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Avanti Travel Insurance blog

9 Oct

An Albanian Adventure

When I agreed to lead a tour to Albania I was both excited and anxious.  I was sure it would be a great adventure, but I was concerned about the quality of the hotels and the food.  I arrived on the ferry from Corfu in the tourist capital of Saranda. My first impressions were good, as the town was modern and attractive, and featured an excellent restaurant in a lovely location by the sea.  Watching over the town is the sixteenth century Lekuresi Castle, built by Sultan Suleyman to protect the coastline from invasions from the sea when Albania was part of the Ottoman Empire.  Today the castle is a restaurant, with a large terrace overlooking the naturally stunning coastline.

Image of Saranda seafront

Saranda seafront

My first night in Albania was spent in Gjirokaster, also known as the silver city. On arrival it was immediately apparent why it had been given this name as the dying rays of the sun lit up the old traditional buildings that crept up the sides of its valley home.  While in Gjirokaster, I visited the impressive Fortress of Argyro, built by Ali Pasha Tepelena, an Albanian hero I was to encounter on several occasions on my journey through Southern Albania.  Ali Pasha built a castle for each of his seven wives.  These include the castle at Porto Palermo that he built for his youngest wife.

Inside this castle I was treated to a memorable performance of the unique Albanian iso-polyphonic music now protected by UNESCO.  Around this castle another notable Albanian personality, the dictator Enver Hoxha, has left his mark.  Hoxha was obsessed with a fear that an invasion of his country was imminent.  The slopes above the port are dotted with some of the seven-hundred thousand mushroom-shaped bunkers he had constructed and covered in spiky Agave to shred the parachutes of invaders.

Image of Albanian polyphonic musicians

Albanian polyphonic musicians

I visited some fascinating ancient treasures, which included the Ancient City of Apollonia.  The ruins of this city are enhanced by their setting in a large archaeological park with sweeping views of the surrounding countryside.  Founded by Greek settlers in the seventh century BC, this once busy and important harbour was damaged by an earthquake in the third century BC, which also altered the course of the Vjosa River causing the harbour to silt up.  Butrint National Park preserves an area that had been inhabited since prehistoric times, but was then abandoned in the Middle Ages due to the development of marshes there.  The area was flooded when I visited the park due to heavy rains the previous night, so it was easy to understand why it had become uninhabitable.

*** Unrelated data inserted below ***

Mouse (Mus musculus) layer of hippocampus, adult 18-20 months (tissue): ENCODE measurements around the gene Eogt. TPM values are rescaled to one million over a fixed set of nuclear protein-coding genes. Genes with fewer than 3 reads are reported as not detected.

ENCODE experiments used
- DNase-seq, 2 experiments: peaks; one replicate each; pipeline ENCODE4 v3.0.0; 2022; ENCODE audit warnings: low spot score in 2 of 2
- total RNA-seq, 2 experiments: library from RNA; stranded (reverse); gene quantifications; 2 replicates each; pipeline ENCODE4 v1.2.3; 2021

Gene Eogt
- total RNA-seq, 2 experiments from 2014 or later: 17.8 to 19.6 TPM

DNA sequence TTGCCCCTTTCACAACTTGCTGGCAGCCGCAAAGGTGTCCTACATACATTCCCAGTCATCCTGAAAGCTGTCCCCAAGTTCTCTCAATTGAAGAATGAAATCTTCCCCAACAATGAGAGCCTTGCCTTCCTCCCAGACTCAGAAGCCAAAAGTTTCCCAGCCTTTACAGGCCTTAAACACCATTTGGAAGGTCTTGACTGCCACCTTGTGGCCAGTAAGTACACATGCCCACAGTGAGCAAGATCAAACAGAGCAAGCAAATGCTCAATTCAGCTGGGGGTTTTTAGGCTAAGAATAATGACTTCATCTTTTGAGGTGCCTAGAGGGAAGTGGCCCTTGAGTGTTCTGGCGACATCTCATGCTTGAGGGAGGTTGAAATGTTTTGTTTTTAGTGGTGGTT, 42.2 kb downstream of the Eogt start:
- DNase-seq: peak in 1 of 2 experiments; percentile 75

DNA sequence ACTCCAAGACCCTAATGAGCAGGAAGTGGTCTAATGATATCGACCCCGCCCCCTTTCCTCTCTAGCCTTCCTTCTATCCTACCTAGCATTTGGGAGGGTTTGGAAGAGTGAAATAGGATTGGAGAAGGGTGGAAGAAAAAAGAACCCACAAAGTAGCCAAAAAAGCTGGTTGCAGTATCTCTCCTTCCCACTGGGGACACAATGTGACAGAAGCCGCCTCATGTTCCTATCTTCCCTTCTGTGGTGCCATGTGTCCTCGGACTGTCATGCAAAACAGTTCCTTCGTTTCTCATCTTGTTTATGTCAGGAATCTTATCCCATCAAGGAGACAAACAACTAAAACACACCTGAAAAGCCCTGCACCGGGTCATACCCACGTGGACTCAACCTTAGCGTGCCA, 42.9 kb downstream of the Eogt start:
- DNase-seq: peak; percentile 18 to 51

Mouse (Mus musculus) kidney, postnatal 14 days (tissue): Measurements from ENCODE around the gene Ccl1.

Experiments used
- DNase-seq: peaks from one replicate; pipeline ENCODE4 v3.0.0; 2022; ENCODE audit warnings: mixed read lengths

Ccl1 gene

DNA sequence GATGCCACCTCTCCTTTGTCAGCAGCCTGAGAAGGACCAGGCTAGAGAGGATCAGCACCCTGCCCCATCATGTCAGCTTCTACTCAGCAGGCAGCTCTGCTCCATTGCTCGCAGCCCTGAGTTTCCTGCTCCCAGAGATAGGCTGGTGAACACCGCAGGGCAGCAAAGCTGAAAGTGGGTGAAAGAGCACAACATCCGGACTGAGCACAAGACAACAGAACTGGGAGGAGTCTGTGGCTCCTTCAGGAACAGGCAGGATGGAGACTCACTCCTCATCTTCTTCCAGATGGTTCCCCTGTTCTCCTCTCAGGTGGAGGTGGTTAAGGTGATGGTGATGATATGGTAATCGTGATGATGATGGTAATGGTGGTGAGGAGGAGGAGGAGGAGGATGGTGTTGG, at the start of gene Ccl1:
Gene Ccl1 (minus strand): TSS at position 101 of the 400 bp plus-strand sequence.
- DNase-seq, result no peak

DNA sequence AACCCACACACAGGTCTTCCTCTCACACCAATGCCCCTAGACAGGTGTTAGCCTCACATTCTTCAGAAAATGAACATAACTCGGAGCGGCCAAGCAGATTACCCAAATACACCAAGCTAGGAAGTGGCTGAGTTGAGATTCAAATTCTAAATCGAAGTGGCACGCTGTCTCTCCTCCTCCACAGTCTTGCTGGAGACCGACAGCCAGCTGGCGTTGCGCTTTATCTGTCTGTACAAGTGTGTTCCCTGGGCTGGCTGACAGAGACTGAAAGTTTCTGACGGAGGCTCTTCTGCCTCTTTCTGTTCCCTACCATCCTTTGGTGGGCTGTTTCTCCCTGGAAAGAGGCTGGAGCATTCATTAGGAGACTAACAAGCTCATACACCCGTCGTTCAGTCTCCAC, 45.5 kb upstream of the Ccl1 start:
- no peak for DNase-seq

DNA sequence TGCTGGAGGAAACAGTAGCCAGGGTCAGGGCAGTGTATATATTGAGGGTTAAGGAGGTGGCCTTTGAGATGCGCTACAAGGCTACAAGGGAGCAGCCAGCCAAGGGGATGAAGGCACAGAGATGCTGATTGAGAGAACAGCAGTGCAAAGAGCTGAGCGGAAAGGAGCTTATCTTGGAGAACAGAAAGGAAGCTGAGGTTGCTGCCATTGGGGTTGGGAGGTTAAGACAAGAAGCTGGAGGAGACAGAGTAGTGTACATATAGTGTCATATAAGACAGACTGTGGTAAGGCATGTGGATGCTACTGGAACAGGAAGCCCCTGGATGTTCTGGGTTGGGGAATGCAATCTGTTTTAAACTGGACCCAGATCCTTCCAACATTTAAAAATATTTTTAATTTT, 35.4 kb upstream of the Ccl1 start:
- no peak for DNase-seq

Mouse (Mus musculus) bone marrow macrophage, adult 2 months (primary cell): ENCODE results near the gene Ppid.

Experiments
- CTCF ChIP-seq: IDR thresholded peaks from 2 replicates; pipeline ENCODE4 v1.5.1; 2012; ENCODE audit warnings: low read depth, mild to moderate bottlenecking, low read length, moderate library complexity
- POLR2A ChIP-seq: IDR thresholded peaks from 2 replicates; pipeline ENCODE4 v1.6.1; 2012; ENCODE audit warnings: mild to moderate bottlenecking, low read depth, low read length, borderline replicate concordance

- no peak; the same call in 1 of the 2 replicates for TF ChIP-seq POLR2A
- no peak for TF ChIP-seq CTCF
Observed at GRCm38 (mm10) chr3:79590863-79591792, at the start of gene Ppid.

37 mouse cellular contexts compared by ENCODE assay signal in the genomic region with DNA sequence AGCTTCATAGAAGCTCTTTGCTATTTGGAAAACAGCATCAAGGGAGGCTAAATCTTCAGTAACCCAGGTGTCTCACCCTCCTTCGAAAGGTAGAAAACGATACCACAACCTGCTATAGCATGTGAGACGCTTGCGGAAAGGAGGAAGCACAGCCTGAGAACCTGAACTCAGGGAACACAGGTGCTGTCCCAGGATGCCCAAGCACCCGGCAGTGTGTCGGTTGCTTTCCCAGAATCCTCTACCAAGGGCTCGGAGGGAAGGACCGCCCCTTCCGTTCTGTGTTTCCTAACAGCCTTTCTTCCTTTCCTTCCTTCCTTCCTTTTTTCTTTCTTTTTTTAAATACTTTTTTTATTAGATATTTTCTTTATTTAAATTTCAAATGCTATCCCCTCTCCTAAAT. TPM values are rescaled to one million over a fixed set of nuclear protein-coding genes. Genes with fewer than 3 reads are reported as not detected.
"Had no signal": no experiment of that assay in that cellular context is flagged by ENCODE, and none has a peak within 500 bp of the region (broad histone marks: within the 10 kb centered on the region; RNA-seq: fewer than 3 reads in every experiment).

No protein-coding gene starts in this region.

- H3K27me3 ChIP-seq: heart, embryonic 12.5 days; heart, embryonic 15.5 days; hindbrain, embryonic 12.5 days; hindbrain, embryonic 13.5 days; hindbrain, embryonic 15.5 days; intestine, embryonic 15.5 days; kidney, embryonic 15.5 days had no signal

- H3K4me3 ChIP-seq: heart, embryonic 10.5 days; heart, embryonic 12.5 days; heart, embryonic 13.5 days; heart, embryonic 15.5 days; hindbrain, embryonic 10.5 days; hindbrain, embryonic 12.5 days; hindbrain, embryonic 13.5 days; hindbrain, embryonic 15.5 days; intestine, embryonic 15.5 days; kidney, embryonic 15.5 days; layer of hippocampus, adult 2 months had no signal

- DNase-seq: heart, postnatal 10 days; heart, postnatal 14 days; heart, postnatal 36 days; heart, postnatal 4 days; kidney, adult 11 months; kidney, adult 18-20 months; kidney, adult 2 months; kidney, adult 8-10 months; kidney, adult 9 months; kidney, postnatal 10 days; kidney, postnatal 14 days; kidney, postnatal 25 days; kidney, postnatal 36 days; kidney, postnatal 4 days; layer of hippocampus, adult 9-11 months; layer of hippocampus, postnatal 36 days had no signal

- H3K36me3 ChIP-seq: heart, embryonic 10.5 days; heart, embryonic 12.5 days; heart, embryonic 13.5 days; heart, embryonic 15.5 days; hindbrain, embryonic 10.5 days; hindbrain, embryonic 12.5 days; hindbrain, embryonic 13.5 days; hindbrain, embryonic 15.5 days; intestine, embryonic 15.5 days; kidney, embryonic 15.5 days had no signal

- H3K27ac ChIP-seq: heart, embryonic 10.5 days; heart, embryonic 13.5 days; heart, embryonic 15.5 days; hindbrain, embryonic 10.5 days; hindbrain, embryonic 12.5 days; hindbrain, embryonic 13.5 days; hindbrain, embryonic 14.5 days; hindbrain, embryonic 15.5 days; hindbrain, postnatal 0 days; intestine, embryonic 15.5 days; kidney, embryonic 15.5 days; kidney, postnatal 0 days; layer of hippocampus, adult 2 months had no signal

Image of Butrint National Park

Butrint National Park

There are also some great natural attractions here.  The Blue Eye National Park has developed around the Blue Eye spring that wells up from the depths of the Blue Eye Lake.  Walking around the lake, the colour of the water changes from vibrant green to a profound blue where gushing waters emerge from the forty-five-metre-deep spring.  This lake is set in a forest of trees, some bearing hazelnuts, walnuts and cherries.  Today visitors can enjoy a beautiful walk around the lake – an experience preserved for the elite during the Communist regime.

Image of the Blue Eye spring

The Blue Eye spring

I loved the wild and wonderful Narta Lagoon nestling in the salt pans of Narta.  Walking around the lake, I could just about make out some of the grey flamingos that live on a lake that is famous internationally for the large number of sea birds that call in there during the migration period.  A rickety-rackety bridge stretches most of the way across the water to Zvërnec Island.  To complete the journey to the other side, visitors have to rely on the availability of a local boatman to cross the gap.  I arrived early one evening by which time the boatman had probably joined the anglers who had settled down for a spot of fishing.

Image of wooden bridge across Narta Lagoon to Zvernec Island

Narta lagoon

During my stay I went on a jeep safari to the old shepherds’ village of Piluri.  The inhabitants of this tiny village live on fresh produce including feta cheese, yoghurt, olives, figs and walnuts.  The freshness of the produce from this village is so famous that people drive up from the nearest town, Horta, to buy it.  The feta cheese is particularly good here.  My journey through the mountains was spectacular and I kept wanting to shout to the driver to stop so that I could take yet another photograph.  It was a wonderful day out and the whole trip was a great adventure.

Image of jeep safari to Pilur above Himare

Jeep safari to Pilur above Himare

Inspired to create your own Albanian adventure, or already have a trip to Albania booked? Don’t forget to take out suitable travel insurance, our Annual Multi-Trip policy covers you for multiple trips in a year.

Read more from Valery at http://experiencedtraveller.co.uk

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